Rothschild said ID proponents made their best effort in the trial, bringing in top guns such as scientist Michael Behe, whom Rothschild called "completely unconvincing."
"It doesn't end the debate," Rothschild said, "but everybody in the debate ought to pay close attention to the judge's opinion."
Critics of judge's decision
The trial was closely watched by many in Kansas, where a conservative majority of State Board of Education members recently approved science standards proposed by intelligent design supporters and which enable criticism of evolution.
"I believe it's completely different," board Chairman Steve Abrams, R-Arkansas City, said of the Dover ruling. "To say that it's directly applicable to Kansas I think is erroneous."
Conservative state board member Kathy Martin agreed.
"They required something to be done," Martin said. "We're not requiring anything to be done. ... What we're doing in Kansas is allowing freedom of ideas, that are scientifically based, to be discussed in science class."
In the Dover ruling, Jones said the court had addressed the seminal question of whether intelligent design is science and determined that it is not.
"It has its roots in science," Martin said. "I don't think he even knows. How can a judge know science? He's not a scientist."
Martin is a farm wife and former science teacher.
John Calvert, director of the Intelligent Design Network, said Jones was misinformed and his ruling was absurd. Among the points Calvert took issue with was the conclusion that evolution does not conflict with or deny the existence of a divine creator.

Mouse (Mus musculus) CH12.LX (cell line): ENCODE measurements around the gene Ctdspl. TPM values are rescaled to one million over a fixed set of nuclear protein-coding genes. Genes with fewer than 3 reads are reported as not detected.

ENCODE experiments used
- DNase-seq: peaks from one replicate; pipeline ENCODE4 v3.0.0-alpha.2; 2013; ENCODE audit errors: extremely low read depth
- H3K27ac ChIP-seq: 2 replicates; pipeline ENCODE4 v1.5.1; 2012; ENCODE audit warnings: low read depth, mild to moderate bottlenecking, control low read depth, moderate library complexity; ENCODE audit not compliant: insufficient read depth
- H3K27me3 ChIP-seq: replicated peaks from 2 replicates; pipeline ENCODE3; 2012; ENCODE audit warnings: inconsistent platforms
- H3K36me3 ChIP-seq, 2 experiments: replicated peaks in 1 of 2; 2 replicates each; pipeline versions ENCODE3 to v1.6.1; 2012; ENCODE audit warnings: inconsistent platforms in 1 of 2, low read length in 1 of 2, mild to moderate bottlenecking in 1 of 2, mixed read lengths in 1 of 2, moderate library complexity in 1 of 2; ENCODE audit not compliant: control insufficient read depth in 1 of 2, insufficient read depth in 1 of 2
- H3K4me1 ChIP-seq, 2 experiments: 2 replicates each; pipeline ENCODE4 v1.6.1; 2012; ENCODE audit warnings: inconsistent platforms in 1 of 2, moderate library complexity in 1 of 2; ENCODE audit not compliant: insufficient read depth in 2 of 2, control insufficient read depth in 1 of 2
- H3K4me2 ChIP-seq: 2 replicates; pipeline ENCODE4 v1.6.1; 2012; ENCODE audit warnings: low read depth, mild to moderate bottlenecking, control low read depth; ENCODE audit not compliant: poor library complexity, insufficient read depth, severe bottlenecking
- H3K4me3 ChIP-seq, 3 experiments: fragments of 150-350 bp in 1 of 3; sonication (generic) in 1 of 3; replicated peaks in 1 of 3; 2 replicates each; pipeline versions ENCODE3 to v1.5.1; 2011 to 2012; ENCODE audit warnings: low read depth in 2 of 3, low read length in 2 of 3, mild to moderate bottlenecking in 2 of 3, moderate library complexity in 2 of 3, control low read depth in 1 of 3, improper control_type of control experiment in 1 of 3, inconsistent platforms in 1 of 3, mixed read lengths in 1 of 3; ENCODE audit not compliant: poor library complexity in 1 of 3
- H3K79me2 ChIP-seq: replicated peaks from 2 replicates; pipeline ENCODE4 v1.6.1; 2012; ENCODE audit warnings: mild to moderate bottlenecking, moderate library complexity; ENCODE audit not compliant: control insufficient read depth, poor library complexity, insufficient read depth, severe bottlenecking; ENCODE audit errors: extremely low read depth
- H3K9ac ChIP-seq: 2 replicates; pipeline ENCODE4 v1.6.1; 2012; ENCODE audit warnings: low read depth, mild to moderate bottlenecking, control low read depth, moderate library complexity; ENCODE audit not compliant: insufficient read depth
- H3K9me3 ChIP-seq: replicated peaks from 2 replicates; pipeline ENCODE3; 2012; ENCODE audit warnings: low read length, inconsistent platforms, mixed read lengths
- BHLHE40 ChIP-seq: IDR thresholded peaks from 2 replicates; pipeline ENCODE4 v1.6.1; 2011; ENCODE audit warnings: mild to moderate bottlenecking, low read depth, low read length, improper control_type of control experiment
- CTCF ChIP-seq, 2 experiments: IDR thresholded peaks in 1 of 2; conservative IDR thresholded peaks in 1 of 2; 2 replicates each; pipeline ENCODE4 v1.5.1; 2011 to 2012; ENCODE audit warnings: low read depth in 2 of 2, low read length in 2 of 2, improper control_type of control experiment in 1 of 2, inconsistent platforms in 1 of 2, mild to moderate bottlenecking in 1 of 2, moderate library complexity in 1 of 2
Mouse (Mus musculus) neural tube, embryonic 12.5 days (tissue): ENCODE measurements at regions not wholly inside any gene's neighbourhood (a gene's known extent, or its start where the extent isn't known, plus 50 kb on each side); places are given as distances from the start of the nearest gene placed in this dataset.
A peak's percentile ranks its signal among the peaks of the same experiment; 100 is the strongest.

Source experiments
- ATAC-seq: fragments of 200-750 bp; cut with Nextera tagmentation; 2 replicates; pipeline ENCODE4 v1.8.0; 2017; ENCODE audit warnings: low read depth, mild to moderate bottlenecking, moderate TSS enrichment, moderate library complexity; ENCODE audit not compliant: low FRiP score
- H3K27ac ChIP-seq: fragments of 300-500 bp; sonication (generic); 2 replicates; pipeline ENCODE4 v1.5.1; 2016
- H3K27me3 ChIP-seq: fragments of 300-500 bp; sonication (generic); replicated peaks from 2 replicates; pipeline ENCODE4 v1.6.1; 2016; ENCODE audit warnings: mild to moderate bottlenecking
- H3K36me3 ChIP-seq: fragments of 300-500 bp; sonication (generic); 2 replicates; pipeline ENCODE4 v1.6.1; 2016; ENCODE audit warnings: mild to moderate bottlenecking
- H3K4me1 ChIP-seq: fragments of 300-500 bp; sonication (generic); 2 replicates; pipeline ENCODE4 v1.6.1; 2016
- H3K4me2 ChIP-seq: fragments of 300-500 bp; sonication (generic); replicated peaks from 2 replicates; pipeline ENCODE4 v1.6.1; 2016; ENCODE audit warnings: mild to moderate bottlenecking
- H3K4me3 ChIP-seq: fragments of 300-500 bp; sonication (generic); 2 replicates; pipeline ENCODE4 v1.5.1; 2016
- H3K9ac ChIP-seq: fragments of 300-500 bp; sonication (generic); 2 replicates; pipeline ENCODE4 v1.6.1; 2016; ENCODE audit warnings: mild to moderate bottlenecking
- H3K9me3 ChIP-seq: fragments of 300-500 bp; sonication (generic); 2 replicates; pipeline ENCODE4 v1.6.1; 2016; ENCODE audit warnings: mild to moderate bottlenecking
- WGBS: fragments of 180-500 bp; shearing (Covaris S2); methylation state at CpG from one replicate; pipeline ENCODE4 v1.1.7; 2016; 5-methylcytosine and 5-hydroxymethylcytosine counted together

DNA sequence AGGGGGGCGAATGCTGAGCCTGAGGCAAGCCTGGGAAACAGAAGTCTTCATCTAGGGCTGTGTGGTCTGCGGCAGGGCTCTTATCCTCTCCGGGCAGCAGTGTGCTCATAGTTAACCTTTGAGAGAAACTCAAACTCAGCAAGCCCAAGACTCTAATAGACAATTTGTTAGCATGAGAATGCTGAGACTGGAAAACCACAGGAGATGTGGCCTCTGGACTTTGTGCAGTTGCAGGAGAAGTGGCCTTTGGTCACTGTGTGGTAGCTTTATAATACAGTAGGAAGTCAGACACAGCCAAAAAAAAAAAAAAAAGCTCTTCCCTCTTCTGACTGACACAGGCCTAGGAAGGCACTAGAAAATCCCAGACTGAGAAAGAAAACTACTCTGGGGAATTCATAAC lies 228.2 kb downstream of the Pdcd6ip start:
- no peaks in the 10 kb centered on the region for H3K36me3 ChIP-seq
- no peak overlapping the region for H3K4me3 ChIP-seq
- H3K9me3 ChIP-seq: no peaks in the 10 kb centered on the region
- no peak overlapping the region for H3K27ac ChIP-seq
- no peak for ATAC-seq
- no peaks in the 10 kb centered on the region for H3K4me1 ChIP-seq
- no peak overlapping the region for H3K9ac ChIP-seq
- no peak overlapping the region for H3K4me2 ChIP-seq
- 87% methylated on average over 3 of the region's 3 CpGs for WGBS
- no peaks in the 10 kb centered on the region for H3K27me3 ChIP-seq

"Evolution demolishes any rational basis for theistic belief," Calvert said.
Goals of forum
Organizers will invite superintendents, teachers and state and local school board members, to attend the public forum, Krebs said.
Steve Case, a panelist at the event, said the forum will be a chance for school board members to ask questions directly of the Dover plaintiffs' attorneys.
"There are enough parallels that it would be quite informative," Case said.
Lawrence school board President Leonard Ortiz said the intelligent design debate has become something of a nonissue for the local board.
"We haven't really felt threatened to change," he said. But Ortiz said he would be interested in attending the forum to learn more about the trial.
Some view the forum as prelude to an election that could change the state school board. Five of six board members who supported the standards face re-election this year.
"For people who can attend or for people who can read the coverage, it will help clarify in their minds that there is a need for change," predicted Harry McDonald, a member of Kansas Citizens for Science who is running for the state school board seat currently held by conservative John Bacon.
Calvert, of the Intelligent Design Network, said the real issue is whether the public is properly informed of the state board's decision to approve the standards critical of evolution.
"I think the decision in history will go down as one of the turning points in public education," Calvert said. "That will only be if the decision is allowed to hold."